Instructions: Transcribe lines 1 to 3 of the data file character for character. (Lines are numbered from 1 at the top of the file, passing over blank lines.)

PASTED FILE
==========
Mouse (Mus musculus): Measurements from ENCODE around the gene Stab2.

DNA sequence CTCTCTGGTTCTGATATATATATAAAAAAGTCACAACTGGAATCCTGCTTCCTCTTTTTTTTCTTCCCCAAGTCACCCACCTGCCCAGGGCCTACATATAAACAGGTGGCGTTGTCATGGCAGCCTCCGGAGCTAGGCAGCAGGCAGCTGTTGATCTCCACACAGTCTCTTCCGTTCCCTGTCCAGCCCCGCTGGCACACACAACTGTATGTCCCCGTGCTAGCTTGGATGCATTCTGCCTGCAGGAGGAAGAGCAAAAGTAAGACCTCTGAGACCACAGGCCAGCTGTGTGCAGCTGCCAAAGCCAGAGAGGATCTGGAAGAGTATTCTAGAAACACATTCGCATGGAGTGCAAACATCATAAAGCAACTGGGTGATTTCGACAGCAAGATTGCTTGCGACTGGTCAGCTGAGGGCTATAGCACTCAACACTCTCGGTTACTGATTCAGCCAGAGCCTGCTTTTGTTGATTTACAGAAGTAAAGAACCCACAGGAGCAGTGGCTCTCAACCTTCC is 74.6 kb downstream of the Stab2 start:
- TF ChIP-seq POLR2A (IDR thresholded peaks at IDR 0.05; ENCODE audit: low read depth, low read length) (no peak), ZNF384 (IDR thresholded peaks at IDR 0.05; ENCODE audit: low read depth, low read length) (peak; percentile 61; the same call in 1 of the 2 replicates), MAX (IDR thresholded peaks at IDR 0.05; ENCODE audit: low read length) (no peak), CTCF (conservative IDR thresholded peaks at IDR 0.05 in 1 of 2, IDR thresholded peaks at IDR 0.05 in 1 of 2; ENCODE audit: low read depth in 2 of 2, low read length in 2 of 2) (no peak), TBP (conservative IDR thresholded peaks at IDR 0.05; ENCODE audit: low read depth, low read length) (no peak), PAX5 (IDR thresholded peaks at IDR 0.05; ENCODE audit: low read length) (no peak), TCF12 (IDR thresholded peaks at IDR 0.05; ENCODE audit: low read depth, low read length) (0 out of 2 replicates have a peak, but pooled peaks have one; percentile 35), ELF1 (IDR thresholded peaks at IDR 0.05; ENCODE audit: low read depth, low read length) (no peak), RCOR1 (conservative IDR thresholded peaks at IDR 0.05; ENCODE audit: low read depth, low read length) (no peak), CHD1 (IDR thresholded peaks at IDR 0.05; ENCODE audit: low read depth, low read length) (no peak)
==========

Mouse (Mus musculus): Measurements from ENCODE around the gene Stab2.

DNA sequence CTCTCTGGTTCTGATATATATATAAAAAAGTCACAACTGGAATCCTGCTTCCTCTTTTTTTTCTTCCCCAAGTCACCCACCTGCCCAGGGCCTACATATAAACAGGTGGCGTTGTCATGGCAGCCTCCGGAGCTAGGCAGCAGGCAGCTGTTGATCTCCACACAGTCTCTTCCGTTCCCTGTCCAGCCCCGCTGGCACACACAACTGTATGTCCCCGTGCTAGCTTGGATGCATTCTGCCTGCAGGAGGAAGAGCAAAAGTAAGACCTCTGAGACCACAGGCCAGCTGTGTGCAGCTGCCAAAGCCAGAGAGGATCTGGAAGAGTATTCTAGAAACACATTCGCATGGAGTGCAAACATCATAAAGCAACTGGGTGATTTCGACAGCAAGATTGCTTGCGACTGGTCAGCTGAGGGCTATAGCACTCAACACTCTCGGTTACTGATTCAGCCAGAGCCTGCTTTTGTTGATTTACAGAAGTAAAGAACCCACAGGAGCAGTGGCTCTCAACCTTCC is 74.6 kb downstream of the Stab2 start:
- TF ChIP-seq POLR2A (IDR thresholded peaks at IDR 0.05; ENCODE audit: low read depth, low read length) (no peak), ZNF384 (IDR thresholded peaks at IDR 0.05; ENCODE audit: low read depth, low read length) (peak; percentile 61; the same call in 1 of the 2 replicates), MAX (IDR thresholded peaks at IDR 0.05; ENCODE audit: low read length) (no peak), CTCF (conservative IDR thresholded peaks at IDR 0.05 in 1 of 2, IDR thresholded peaks at IDR 0.05 in 1 of 2; ENCODE audit: low read depth in 2 of 2, low read length in 2 of 2) (no peak), TBP (conservative IDR thresholded peaks at IDR 0.05; ENCODE audit: low read depth, low read length) (no peak), PAX5 (IDR thresholded peaks at IDR 0.05; ENCODE audit: low read length) (no peak), TCF12 (IDR thresholded peaks at IDR 0.05; ENCODE audit: low read depth, low read length) (0 out of 2 replicates have a peak, but pooled peaks have one; percentile 35), ELF1 (IDR thresholded peaks at IDR 0.05; ENCODE audit: low read depth, low read length) (no peak), RCOR1 (conservative IDR thresholded peaks at IDR 0.05; ENCODE audit: low read depth, low read length) (no peak), CHD1 (IDR thresholded peaks at IDR 0.05; ENCODE audit: low read depth, low read length) (no peak)